Judicial politics in Manila have been likened to a telenovela for its interesting cast of characters, intricate plot lines, and seemingly never ending drama. This past few weeks have been especially contentious, as the country seeks to move on from the impeachment of Chief Justice Renato Corona in May. The appointment of the next Chief, from a shortlist of nominees to be revealed Wednesday, may determine whether faith in the rule of law is restored, or whether a pattern of politicization continues.
All eyes are now on the Judicial and Bar Council (JBC), which is required by the Constitution to send a list of at least three names to the President, who must select from the list. Last week, the 20 nominees for the shortlist completed a set of public hearings on their candidacy. The list includes a number of academics and several current justices, including the Acting Chief Antonio Carpio.
The plot is intricate. The impeached Corona, readers of this blog may recall, was a last minute appointment of the previous President, Gloria Macapagal Arroyo, named just two days before her electoral loss to current President Ninoy Aquino. This apparent violation of a constitutional prohibition on last minute appointments required a timely and helpful decision from the Supreme Court, and so Corona was allowed to take office. His subsequent behavior in office put him in direct conflict with Aquino. At one point, the Supreme Court ordered Aquino’s government to let Arroyo leave the country for medical treatment; but Aquino’s Justice Secretary, Leila de Lima, refused to implement the order.
De Lima is considered to be the President’s top choice for the next Chief Justiceship, and so her inclusion or exclusion from the shortlist will be highly telling. Her candidacy ran into trouble when the bar instituted proceedings for possible disbarment because of her failure to implement the Supreme Court order in Arroyo’s case. The pendency of a criminal or administrative case automatically disqualifies a candidate from any judicial post according to Section 5, Rule 4 of the Rules of the JBC. (Perhaps in a strategic response, a disbarment complaint was announced against Acting Chief Carpio but it may not survive a hearing scheduled for tomorrow.)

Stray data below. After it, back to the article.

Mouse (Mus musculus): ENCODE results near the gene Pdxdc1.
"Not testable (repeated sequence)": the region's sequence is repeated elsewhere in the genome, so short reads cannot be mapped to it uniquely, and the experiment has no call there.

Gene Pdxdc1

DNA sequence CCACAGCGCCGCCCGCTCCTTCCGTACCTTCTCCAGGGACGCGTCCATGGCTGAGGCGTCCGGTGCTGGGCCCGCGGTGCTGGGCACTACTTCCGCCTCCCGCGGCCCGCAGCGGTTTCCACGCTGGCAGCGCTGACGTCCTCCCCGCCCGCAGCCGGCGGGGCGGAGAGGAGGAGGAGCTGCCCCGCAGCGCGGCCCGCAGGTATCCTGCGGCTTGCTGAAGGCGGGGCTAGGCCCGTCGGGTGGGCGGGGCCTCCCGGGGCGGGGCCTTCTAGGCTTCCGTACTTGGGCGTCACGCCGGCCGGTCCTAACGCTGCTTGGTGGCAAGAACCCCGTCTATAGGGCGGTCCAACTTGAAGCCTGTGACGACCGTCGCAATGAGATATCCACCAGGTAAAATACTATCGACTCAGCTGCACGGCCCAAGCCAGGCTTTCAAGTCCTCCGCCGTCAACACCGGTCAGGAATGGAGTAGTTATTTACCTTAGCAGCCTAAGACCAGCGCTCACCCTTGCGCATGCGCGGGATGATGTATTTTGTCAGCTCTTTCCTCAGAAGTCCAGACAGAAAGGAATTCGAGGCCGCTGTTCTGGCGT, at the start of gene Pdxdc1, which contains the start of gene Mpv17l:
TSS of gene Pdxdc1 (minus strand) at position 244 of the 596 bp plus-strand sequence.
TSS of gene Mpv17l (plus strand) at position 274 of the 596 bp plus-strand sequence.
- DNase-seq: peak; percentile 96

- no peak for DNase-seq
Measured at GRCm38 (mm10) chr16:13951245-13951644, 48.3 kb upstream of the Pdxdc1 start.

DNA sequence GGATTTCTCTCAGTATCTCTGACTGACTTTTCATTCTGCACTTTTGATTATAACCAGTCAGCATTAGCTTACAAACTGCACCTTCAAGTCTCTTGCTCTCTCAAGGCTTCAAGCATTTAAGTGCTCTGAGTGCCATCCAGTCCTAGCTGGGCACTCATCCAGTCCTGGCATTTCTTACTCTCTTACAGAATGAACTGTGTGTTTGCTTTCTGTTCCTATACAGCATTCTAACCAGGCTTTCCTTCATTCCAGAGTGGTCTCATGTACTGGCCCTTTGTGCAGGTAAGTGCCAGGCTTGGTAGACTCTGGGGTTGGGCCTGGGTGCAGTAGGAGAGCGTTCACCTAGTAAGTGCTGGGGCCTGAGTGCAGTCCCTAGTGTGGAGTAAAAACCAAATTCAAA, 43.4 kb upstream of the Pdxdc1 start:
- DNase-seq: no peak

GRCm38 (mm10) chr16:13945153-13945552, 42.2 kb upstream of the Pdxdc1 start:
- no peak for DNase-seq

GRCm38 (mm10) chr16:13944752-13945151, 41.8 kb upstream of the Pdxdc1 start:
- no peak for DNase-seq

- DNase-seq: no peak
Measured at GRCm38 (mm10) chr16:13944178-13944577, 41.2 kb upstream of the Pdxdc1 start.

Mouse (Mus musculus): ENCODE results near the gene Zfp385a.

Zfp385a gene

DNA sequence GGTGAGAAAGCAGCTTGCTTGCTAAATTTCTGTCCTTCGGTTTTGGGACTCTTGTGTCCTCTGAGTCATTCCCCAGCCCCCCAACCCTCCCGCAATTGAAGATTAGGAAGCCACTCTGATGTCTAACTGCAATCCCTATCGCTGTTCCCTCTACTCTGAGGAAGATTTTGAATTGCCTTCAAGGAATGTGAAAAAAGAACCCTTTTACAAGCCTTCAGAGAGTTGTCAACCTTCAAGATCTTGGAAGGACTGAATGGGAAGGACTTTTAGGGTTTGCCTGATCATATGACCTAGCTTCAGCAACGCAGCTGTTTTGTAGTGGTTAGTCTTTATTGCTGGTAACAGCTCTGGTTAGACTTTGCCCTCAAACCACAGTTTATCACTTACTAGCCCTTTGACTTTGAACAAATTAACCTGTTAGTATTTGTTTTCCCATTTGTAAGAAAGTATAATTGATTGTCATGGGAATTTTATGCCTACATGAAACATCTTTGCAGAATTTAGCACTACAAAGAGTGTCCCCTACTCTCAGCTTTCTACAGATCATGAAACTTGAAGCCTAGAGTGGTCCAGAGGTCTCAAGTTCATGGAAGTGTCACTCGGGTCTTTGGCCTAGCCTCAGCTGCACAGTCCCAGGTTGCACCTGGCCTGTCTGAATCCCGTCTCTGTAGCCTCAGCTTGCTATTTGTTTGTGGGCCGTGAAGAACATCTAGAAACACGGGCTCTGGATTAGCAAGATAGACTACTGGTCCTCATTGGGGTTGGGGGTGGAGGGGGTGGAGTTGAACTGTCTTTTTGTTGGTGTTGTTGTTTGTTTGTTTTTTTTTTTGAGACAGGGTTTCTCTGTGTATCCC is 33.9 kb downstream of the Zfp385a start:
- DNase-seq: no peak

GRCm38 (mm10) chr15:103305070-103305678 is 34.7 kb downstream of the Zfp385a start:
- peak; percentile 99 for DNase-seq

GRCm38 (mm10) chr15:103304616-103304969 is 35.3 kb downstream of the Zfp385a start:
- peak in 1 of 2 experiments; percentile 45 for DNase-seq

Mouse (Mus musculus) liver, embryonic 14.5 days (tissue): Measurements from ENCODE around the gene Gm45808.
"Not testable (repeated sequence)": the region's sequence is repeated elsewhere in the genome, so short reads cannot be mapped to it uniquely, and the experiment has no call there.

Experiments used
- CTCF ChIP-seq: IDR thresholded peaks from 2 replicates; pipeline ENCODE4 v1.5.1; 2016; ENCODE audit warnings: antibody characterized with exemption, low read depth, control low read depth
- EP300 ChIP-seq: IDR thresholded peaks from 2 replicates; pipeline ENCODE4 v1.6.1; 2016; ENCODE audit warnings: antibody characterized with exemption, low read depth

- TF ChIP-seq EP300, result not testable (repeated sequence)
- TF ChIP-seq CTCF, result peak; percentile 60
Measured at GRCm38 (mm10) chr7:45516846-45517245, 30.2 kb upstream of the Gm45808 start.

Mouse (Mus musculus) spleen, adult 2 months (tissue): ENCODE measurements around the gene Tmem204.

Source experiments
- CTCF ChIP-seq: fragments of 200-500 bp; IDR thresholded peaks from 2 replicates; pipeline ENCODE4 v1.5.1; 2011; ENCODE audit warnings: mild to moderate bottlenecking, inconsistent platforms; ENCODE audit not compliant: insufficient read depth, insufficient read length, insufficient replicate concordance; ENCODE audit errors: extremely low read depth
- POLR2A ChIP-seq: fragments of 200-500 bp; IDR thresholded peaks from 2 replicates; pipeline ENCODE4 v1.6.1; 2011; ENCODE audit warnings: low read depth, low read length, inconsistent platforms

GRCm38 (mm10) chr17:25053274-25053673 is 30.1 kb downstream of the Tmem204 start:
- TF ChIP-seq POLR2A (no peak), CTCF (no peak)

Further drama occurred last Friday when the Supreme Court was called on to decide a challenge to the composition of the JBC itself. The Constitution lists the members of the JBC and says that it will include “a representative of the Congress”, but this provision was drafted when Congress was contemplated to be unicameral. Subsequent practice has varied, but in recent years, the Senate and House have both appointed voting members. This was challenged, but the Court held last week that the current composition should remain in place at least for this appointment. This is thought to weigh against de Lima, but only time will tell. Stay tuned for the next twist in the plot on Wednesday…
UPDATE: The JBC shortlist announced August 13 excluded De Lima. The list included Chief Justice Antonio Carpio, Associate Justices Roberto Abad, Arturo Brion, Ma. Lourdes Sereno and Teresita Leonardo de Castro, Solicitor General Francis Jardeleza, former Rep. Ronaldo Zamora and former Ateneo law dean Cesar Villanueva.